Generally, marital partners who file a joint return are jointly and severally liable for its accuracy and any assessments due. See Guth, 897 F.2d at 442, 26 U.S.C. § 6013(d) (3). There is, however, an exception for an "innocent spouse." Guth, 897 F.2d at 442-43, 26 U.S.C. § 6013(e) To qualify, the spouse seeking relief must show: (1) that a joint return was made; (2) that on such return there is a substantial understatement of tax attributable to grossly erroneous items of one spouse; (3) that in signing the return the innocent spouse did not know, and had no reason to know, that there was such substantial understatement; and (4) taking into account all the facts and circumstances, it is inequitable to hold the other spouse liable for the deficiency in tax for such taxable year attributable to such substantial understatement. 26 U.S.C. § 6013(e) (1). When these four elements have been demonstrated, the innocent spouse is "relieved of liability for tax (including interest, penalties, and other amounts) for such taxable year to the extent such liability is attributable to such substantial understatement." Id.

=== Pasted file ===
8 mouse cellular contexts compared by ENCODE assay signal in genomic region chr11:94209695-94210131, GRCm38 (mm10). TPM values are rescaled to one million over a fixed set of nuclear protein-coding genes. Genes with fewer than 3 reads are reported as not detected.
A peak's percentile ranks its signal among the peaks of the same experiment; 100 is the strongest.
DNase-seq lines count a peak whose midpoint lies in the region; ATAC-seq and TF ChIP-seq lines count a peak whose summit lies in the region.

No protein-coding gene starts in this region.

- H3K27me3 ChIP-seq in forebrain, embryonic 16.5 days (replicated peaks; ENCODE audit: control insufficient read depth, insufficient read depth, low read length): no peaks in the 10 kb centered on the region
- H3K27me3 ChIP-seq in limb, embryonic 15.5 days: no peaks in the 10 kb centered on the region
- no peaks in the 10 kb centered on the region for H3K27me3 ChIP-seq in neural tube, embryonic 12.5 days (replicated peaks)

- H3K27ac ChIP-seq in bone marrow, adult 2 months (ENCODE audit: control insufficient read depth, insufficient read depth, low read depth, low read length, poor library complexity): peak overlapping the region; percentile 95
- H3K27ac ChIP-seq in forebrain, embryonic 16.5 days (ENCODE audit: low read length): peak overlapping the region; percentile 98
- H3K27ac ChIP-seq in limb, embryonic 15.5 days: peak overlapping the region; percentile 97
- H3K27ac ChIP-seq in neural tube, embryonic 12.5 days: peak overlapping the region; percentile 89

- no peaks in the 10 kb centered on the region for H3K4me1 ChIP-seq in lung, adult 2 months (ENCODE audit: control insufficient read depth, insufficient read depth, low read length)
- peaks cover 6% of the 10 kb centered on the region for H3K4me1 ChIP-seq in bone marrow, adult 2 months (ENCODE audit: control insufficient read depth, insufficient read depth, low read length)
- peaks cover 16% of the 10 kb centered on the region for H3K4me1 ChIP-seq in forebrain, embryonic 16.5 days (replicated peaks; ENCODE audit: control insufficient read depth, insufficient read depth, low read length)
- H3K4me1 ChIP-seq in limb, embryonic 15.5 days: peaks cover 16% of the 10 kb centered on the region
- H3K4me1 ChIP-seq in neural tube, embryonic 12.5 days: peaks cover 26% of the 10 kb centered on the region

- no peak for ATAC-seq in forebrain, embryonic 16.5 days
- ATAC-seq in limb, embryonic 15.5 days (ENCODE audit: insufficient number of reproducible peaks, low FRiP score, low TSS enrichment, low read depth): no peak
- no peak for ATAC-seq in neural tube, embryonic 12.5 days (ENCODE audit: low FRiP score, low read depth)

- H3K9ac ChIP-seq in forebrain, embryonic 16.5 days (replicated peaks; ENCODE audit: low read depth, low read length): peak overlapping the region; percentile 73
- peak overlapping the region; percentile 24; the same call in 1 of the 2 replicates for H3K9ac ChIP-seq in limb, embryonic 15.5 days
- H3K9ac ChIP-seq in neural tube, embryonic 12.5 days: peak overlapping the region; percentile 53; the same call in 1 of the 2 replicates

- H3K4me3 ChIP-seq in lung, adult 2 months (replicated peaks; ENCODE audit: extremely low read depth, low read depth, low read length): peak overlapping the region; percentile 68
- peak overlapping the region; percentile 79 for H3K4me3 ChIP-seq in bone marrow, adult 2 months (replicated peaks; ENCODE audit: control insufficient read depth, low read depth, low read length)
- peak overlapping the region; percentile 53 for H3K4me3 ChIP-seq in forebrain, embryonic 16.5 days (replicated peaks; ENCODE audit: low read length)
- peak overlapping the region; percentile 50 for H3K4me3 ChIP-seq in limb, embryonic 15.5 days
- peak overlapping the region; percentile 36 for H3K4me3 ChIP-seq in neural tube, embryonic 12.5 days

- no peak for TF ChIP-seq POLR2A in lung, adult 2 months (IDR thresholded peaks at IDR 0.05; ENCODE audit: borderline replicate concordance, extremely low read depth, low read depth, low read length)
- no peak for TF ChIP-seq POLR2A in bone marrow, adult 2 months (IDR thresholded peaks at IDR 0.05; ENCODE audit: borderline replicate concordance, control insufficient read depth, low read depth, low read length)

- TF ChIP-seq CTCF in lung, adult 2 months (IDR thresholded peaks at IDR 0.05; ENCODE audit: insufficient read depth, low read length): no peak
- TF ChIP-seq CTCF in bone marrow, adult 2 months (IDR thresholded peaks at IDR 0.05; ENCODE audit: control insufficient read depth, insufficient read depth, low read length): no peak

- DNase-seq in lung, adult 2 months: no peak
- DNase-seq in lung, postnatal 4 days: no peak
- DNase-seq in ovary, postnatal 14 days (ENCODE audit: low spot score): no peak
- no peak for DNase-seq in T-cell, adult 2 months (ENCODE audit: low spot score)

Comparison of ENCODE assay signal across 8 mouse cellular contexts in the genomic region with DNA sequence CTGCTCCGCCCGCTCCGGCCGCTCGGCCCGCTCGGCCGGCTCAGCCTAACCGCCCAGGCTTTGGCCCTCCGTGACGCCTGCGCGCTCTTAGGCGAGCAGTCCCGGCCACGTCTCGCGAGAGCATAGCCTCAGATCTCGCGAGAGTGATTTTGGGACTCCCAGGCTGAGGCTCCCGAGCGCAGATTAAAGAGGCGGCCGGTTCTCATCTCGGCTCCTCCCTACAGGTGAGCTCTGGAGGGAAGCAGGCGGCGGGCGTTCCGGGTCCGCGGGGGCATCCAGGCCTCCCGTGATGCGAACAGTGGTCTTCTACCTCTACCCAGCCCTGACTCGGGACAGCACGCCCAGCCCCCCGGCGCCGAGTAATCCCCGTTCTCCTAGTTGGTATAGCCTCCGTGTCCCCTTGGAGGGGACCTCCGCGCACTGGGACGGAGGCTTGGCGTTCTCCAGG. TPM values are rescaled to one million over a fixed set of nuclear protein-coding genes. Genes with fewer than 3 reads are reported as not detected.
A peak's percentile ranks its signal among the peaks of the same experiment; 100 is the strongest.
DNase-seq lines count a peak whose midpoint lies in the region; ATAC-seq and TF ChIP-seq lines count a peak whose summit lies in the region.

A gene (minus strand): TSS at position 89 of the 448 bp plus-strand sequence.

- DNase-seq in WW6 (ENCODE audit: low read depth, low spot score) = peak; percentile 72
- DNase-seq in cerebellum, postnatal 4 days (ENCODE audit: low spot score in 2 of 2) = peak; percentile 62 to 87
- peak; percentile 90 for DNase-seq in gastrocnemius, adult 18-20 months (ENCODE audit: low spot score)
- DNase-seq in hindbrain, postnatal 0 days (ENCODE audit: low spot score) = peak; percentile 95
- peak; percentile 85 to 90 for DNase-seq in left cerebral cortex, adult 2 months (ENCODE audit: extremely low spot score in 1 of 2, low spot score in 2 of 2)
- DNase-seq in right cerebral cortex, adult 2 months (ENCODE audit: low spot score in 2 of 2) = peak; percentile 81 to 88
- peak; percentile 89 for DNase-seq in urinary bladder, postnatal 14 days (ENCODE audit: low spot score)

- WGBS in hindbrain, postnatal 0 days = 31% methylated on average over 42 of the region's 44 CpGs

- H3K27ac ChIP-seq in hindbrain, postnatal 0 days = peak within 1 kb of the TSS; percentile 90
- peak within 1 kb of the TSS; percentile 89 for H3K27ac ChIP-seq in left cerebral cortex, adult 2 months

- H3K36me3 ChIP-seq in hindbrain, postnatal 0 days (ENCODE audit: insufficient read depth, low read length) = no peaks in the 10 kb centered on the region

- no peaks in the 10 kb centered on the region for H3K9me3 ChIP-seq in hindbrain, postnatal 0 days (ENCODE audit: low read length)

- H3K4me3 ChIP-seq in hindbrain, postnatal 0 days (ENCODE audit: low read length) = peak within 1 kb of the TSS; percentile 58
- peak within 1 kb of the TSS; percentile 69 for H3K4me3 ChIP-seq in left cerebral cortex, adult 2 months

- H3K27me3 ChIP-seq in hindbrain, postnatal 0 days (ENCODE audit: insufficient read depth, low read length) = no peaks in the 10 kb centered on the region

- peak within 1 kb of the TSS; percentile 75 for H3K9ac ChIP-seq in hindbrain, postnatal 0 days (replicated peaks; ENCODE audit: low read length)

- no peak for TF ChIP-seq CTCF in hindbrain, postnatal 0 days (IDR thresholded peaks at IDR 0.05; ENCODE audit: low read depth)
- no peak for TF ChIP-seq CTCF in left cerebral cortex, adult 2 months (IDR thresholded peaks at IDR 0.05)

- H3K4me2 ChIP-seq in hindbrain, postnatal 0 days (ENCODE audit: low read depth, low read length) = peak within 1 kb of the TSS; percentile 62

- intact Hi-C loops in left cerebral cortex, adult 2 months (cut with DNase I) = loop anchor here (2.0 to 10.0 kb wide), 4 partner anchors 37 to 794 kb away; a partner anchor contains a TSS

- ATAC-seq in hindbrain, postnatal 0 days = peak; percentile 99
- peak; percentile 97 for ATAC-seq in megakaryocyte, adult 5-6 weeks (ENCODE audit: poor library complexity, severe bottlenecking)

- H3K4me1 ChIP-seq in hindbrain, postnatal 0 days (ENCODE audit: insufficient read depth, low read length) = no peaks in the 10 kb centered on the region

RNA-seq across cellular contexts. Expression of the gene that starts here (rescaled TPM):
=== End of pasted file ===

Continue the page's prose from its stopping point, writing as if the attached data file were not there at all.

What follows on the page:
At issue here are elements three and four. As to the third, the tax court found that Appellant had actual knowledge of the substantial understatement and had reason to know of it as well; and as to the fourth, the tax court found that it was not inequitable to hold her responsible for the taxes due. Because the tax court did not clearly err in finding that Appellant at least had reason to know of a substantial understatement, and because Appellant has the burden of proving all four elements of the section, Price v. C.I.R., 887 F.2d 959, 962 (9th Cir. 1989), we need not go further than the tax court's finding on constructive knowledge.
1. Constructive Knowledge. In assessing whether Appellant had "reason to know" of a substantial understatement, a court must determine whether "a reasonably prudent taxpayer in [Appellant's] position at the time she signed the return could be expected to know that the return contained the substantial understatement." Guth, 897 F.2d at 443-44 (quotations omitted). The test ultimately is subjective and looks at such factors as Appellant's education, involvement in financial affairs, the evasiveness or deceit of the culpable spouse, and unusual or lavish expenditures inconsistent with the family's ordinary standard of living. Id. at 444; see also Pietromonaco v. C.I.R., 3 F.3d 1342, 1345 (9th Cir. 1993).